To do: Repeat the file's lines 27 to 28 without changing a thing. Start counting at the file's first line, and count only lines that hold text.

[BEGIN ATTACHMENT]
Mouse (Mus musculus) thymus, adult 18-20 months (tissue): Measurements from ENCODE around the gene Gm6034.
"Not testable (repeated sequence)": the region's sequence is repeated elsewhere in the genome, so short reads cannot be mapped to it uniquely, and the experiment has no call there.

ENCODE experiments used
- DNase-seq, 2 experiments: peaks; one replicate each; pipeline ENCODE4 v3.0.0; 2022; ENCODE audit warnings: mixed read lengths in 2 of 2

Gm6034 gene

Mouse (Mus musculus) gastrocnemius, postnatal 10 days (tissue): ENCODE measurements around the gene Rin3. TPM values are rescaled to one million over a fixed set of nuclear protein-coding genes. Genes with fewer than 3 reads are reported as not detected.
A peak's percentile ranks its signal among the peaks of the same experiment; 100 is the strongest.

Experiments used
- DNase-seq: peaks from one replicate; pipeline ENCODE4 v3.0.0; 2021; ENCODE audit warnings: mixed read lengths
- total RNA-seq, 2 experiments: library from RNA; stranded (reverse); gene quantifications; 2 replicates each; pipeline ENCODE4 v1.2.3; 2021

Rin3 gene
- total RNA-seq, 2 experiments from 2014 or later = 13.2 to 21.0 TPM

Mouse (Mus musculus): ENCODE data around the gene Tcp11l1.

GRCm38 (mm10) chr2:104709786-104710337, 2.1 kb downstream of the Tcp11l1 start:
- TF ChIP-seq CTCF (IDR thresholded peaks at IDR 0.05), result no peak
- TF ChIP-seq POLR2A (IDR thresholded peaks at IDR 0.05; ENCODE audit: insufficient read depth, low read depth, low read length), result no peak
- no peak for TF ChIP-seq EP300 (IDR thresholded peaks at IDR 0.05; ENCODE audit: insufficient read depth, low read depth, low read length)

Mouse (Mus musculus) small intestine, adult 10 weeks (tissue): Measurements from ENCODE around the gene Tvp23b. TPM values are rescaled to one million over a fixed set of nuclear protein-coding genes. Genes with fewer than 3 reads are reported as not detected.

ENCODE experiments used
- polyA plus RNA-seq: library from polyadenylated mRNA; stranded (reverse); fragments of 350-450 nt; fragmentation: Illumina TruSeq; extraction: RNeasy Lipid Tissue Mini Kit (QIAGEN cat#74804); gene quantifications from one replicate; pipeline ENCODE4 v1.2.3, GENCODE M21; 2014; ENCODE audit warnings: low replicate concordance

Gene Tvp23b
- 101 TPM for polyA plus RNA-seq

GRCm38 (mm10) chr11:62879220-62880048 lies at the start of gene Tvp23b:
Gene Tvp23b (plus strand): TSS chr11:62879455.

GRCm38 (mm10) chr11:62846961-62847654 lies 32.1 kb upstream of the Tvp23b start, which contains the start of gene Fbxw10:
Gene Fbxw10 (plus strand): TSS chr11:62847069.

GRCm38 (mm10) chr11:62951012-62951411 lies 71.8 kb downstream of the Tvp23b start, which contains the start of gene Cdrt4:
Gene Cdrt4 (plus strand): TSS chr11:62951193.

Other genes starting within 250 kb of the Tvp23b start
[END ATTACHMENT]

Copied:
GRCm38 (mm10) chr11:62951012-62951411 lies 71.8 kb downstream of the Tvp23b start, which contains the start of gene Cdrt4:
Gene Cdrt4 (plus strand): TSS chr11:62951193.